We check the internet for the accuracy/error rate of coronavirus tests. After browsing through a couple of documents that don’t give any information, we find the following sentence in [3]: “… found that the rapid coronavirus test kits it purchased from Chinese company Bioeasy only correctly identified 30 percent of virus cases, according to Spanish newspaper El Pais.” That would be an error rate of 70%. Other documents mention an error rate of even 80%.

Given the fact that rapid tests for HIV can produce 45% false results after many years of research into HIV, a similar or even worse error rate for a coronavirus test is not surprising.

This means that a lot of the “coronavirus cases” may have received positive results in error. In other words, although tested positive, these people do not carry the virus after all.

What about the speed with which the number of coronavirus cases grow day after day? What does it mean? Does it mean that the coronavirus spreads among the population that fast?

No. It only means that more and more coronavirus tests are performed.  

Next we look at the “number of recoveries.”

What is a recovery in this context? The website [1] does not give a definition of “recovery.” Therefore, we don’t know what this number really means. In other words, we can only guess.

graphic by OpenClipart-Vectors on

We begin with the question: What would be a reasonable definition of recovery?

Commonly a recovery is: A person who was sick now is not sick any more.

This begs the question: When is somebody sick? But this is not easily defined. If my throat is a little sour for two days, I would not call this sick.

Furthermore, to be infected does not mean to be sick, for an infection may not lead to symptoms. And, as we have seen, to be tested positive may not even mean to be infected.

A reasonable definition of recovery in the context of website [1] is: To be recovered means to not be a coronavirus case any more.

But: How is this measured/determined?

In order to be declared recovered, one would have to be tested again.

Is this done? Is every “coronavirus case” tested again after a certain amount of time? Is this test repeated over and over until the test result is negative so that the patient can be declared recovered?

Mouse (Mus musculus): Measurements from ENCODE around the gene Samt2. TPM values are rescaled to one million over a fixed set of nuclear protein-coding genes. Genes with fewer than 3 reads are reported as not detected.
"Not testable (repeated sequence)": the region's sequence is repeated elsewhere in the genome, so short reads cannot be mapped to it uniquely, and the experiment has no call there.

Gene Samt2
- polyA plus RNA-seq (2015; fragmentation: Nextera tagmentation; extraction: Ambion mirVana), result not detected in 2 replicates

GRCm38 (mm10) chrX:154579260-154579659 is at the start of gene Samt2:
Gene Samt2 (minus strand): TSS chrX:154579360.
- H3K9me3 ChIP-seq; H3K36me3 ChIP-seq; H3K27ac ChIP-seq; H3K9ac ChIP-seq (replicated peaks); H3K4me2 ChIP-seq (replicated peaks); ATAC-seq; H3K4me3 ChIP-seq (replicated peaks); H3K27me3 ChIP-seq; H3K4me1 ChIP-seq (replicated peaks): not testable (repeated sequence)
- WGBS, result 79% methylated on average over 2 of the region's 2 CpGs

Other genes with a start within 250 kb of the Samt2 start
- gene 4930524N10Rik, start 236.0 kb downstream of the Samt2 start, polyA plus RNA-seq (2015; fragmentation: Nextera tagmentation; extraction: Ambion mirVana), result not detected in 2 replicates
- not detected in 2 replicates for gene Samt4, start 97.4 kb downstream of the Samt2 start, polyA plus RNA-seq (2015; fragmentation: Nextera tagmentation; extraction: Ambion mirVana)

According to [1], 95% of the coronavirus cases have mild conditions. Usually, these people stay at home until they are free of symptoms.

We may expect that the 5% of people with severe or critical conditions end up in hospitals. These people are likely to be tested once their conditions have improved and the symptoms have vanished.

But since authorities are struggling to have enough test kits for people with symptoms, it seems unlikely that all of the 95% cases with mild symptoms have been or will be tested once they are symptom-free. (Even more so because a test may have to be repeated until it turns out negative. This would be a waste of tests just for obtaining the number for the statistics.)

Without a test, people who are not hospitalized need to self-declare their recovery. There is no information if there are reliable procedures in place for monitoring and counting self-declared recoveries. It is unlikely that reliable such procedures exist worldwide. And it may be unlikely that every patient has the discipline to report a self-declared recovery.

Ultimately, all we can say is that the number of actual recoveries may be much higher.


Now we know more. But we need to be aware that everything we have seen in this process are perspectives and not truths. Finding the truth is a process that has no end.

The path is the goal.
(Mahatma Gandhi)

The key is to keep asking Questions and digging for answers.


To be continued …